Downtown Palo Alto's nascent parking-permit program is about to undergo another transformation, with the latest changes aimed at reducing congestion near the commercial core and ultimately getting commuters' vehicles completely out of residential neighborhoods.
The changes, which were proposed by Councilman Tom DuBois at the Feb. 1 meeting and unanimously approved 5-0 by the council (with Councilman Marc Berman, Mayor Pat Burt, Councilwoman Karen Holman and Vice Mayor Greg Scharff recusing because of property interests in and near downtown) would gradually phase out the number of permits that the city would sell to downtown employees. The Residential Preferential Parking (RPP) program, which launched last fall, currently doesn't have a cap for permits, which are only sold to downtown residents and workers.
Starting in April, there would be a 2,000 cap on employee permits -- a number that would go down by about 10 percent every year thereafter. At that rate, there will be no employee permits sold after 2026.
The council is scheduled to consider the revisions on Feb. 23.
The proposal to reduce the number of permits for employees was part of the initial proposal for Phase 2 of the parking program, though it was subsequently scrapped after by the City Council last December. The idea was to see whether the city's new Transportation Management Association (TMA), a nonprofit charged with reducing the number of solo commuters by providing incentives for them to use other modes of transportation, will succeed in reducing car traffic, thus obviating the need for the hard cap.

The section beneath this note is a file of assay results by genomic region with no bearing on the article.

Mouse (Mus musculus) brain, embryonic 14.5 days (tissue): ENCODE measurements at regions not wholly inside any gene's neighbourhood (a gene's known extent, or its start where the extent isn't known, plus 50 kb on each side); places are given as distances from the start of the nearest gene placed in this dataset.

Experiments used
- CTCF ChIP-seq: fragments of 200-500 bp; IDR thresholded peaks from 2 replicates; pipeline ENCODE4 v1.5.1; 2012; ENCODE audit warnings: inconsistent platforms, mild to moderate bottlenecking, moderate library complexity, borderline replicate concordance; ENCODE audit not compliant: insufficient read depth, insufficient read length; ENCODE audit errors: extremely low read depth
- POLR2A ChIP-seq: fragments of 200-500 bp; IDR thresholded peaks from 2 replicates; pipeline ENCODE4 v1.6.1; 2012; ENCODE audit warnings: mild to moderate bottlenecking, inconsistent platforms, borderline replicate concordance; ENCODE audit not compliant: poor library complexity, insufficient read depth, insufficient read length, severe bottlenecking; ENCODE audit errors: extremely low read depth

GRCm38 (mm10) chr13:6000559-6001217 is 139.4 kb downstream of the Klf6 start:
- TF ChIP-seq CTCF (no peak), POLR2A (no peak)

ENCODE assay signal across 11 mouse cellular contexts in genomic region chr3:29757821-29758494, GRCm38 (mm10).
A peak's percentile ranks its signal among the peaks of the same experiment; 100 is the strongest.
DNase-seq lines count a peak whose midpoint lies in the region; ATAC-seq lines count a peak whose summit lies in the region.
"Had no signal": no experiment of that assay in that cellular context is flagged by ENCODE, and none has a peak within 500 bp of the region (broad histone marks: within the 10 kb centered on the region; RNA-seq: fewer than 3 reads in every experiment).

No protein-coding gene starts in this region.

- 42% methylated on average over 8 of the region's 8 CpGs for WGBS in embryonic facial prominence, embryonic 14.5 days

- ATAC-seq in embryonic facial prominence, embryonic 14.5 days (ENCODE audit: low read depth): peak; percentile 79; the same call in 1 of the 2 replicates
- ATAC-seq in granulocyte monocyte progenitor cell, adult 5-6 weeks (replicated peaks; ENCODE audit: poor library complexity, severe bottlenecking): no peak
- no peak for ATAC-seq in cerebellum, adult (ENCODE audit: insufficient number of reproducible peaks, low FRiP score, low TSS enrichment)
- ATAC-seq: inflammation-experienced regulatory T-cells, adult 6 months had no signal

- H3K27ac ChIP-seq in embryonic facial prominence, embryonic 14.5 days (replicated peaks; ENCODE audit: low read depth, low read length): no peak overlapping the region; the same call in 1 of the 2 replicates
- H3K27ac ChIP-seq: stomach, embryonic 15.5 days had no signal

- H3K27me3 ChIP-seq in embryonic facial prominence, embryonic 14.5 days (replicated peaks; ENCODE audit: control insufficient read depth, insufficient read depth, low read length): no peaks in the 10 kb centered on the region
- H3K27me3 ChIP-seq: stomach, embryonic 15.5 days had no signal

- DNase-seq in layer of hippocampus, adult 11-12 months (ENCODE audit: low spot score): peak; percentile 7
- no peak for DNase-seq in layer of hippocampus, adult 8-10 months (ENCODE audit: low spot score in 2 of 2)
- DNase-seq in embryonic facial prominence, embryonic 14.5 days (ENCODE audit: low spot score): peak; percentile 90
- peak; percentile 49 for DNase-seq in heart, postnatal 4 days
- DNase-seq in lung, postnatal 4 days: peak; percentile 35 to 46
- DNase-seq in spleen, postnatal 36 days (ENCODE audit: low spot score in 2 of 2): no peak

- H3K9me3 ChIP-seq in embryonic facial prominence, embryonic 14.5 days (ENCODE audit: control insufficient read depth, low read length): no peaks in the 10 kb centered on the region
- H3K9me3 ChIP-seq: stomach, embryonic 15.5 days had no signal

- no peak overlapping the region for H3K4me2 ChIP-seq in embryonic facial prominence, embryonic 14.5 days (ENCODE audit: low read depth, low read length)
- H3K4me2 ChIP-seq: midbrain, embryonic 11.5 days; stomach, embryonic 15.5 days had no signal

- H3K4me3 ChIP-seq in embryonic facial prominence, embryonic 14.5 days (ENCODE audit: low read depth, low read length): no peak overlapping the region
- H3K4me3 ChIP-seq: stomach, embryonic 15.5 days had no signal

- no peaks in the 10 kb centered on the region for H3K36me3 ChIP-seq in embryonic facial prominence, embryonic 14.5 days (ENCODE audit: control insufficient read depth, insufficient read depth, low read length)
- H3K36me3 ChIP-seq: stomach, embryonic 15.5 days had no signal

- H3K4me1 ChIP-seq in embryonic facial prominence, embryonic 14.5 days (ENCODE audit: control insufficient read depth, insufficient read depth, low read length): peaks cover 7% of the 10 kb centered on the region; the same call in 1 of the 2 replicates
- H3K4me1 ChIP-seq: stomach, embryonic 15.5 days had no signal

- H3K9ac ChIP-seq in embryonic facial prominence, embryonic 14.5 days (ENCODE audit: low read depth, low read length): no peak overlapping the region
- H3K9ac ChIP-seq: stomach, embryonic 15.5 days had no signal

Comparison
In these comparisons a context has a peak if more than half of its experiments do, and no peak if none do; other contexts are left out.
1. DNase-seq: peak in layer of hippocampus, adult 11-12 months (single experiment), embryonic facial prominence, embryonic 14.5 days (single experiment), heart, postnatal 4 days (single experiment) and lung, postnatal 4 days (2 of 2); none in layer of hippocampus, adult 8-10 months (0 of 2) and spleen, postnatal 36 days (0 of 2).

But with residents of Crescent Park increasingly complaining about the parking congestion spilling over into their neighborhood, as commuters simply shift to areas beyond the parking district's border (which, unlike the blocks within the border, does not have a two-hour limit on cars without permits), the short-handed council decided to make another pivot and revive the employee limit.
The move still falls short of the type of parking program that Crescent Park residents were demanding: a program more akin to the one at College Terrace, where permit as limited to residents.
Norm Beamer, president of the Crescent Park Neighborhood Association, beseeched the council earlier this month to create a similar program in his neighborhood.
"We traditionally have never had this problem," Beamer said, referring to the influx of commuter vehicles. "So, you're pushing the problem into our neighborhood."
Many residents expect the parking problems to spread further away from downtown next spring, when the city expands the parking district by adding 12 blocks to the permit area (blocks where residents petitioned to join the district) and creates new "eligibility" areas where parking spillover is expected to occur once the annexation takes place.
Residents who live in the two newly eligible areas (one runs east of Guinda Street to Hale Street and Forest Avenue; another includes the area between Lincoln Avenue and Embarcadero Road) will be able to easily join the district in the future, without the need for further council reviews.
The council agreed that one of the goals of the program is to protect residential neighborhoods just outside the downtown core from commuter intrusion. As part of the revised plan, staff is proposing to divvy up the downtown area into 10 zones and make employee permits zone-specific. And as the number of employee permits drops in the years ahead, it will be the outermost zones (in Crescent Park and just north of Embarcadero) that will see reductions first, according to a new report from the Department of Planning and Community Environment.
"Reducing the sale of permits in the outer zones alleviates commercial parking intrusion from areas more removed from the Downtown first, encouraging a more natural distribution of parking," the report states.
Other changes in the parking program include new policies regulating the daily "scratcher" permits, which are currently not capped. The limitation, according to staff, "supports the use of other transportation options while providing opportunity to employees to drive occasionally."
Employees will also be able to buy one five-day scratcher permit, which will allow them to park in the downtown permit district up to five times a month. These permits will be zone-specific to ensure the distribution of cars throughout downtown. However, they will not be sold for the newly annexed areas.